Voters in Georgia's 6th congressional district head to the polls Tuesday to vote in a special election between Democrat Jon Ossoff and Republican Karen Handel. On Monday, President Trump weighed in with an endorsement of Handel:
Ossoff will enter election day with surprisingly strong numbers for the heavily Republican suburbs of Atlanta: "If Democrats are to keep pace with their special election results so far, then Ossoff probably should be winning the race, not just coming close — and Georgia 6 should be the election where Democrats go from 'moral victories' to actual wins," FiveThirtyEight writes in its analysis. That being said, "Ossoff [is] ahead by a not-very-safe margin of about 2 percentage points." In other words: It's still anybody's race.
But as small as the victory might ultimately be, the implications will likely be read as massive by the defeated party. "This is a laboratory. In order to win the House back we have to win in districts that are gerrymandered for Republicans, so [special elections like this one are] laboratories for us to figure out what's the best way to mobilize this vote," Democratic National Committee Associate Chair Jaime Harrison told Politico.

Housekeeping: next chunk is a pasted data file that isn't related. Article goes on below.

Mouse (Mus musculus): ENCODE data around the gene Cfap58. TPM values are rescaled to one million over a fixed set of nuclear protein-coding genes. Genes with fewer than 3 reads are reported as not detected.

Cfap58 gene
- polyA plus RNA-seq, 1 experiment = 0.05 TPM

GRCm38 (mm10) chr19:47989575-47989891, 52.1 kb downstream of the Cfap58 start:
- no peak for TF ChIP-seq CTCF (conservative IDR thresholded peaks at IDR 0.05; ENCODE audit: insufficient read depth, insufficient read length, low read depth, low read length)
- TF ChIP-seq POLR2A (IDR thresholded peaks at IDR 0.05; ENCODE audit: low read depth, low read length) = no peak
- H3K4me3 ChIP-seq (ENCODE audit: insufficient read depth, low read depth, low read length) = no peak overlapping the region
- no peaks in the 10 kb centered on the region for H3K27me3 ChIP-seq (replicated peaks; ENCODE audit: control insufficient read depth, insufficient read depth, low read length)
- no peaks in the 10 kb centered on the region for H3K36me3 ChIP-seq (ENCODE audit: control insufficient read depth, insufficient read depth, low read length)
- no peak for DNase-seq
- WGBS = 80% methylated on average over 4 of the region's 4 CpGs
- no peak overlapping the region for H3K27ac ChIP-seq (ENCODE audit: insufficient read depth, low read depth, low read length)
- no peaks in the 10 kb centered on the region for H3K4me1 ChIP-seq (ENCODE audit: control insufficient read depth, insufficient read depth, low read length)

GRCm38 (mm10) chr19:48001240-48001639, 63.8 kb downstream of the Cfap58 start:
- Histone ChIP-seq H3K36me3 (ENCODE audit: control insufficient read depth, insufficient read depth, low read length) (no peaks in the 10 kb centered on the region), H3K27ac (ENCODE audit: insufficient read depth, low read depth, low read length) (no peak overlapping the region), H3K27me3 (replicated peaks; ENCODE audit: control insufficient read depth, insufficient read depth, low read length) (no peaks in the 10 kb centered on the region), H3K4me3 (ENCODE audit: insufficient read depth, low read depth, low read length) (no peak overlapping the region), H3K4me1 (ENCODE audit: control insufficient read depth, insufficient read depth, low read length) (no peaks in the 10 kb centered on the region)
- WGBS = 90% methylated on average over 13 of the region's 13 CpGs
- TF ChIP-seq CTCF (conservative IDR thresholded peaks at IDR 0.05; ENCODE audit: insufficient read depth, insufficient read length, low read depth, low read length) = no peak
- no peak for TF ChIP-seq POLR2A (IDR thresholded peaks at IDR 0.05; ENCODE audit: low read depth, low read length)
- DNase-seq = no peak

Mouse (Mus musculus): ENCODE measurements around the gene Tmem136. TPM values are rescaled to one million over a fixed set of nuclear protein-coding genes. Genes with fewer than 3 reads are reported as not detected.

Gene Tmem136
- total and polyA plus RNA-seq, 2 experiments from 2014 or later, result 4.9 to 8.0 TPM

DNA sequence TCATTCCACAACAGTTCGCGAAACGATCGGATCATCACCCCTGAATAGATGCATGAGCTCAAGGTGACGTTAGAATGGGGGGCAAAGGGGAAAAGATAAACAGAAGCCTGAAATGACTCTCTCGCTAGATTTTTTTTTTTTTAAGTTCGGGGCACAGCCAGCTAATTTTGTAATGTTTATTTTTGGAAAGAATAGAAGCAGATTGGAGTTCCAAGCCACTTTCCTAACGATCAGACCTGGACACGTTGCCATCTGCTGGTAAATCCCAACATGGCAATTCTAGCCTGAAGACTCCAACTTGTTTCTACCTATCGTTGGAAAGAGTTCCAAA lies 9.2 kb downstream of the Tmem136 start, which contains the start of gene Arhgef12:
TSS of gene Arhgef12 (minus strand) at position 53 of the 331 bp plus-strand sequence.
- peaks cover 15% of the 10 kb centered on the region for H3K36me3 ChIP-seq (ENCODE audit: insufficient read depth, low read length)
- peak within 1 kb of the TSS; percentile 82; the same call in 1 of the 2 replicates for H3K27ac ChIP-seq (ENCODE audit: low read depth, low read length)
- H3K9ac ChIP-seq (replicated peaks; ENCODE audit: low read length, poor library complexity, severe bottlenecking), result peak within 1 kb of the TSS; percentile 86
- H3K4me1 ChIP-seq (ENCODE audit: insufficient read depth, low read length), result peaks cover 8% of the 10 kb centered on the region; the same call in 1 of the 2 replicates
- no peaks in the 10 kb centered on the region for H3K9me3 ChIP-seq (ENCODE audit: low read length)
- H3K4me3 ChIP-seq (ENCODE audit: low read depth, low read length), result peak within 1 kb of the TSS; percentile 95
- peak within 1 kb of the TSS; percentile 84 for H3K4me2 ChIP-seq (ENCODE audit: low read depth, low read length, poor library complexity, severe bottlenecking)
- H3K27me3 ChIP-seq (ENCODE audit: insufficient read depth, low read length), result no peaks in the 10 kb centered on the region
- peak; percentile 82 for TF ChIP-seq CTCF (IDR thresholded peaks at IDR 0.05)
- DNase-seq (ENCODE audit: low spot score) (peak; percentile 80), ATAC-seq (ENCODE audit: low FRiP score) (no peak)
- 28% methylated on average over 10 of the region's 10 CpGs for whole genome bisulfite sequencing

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What's more, "a loss in Georgia's special election here could leave the [Democratic Party] demoralized, with little to show for all the furious organizing, fundraising, and spending in a handful of congressional special elections in the early months of the Trump administration," Politico writes.
"This is a harbinger of national politics. The world is looking, the nation is looking — and all the money has flowed in here," former Republican Georgia Gov. Sonny Perdue told The Atlanta Journal-Constitution.
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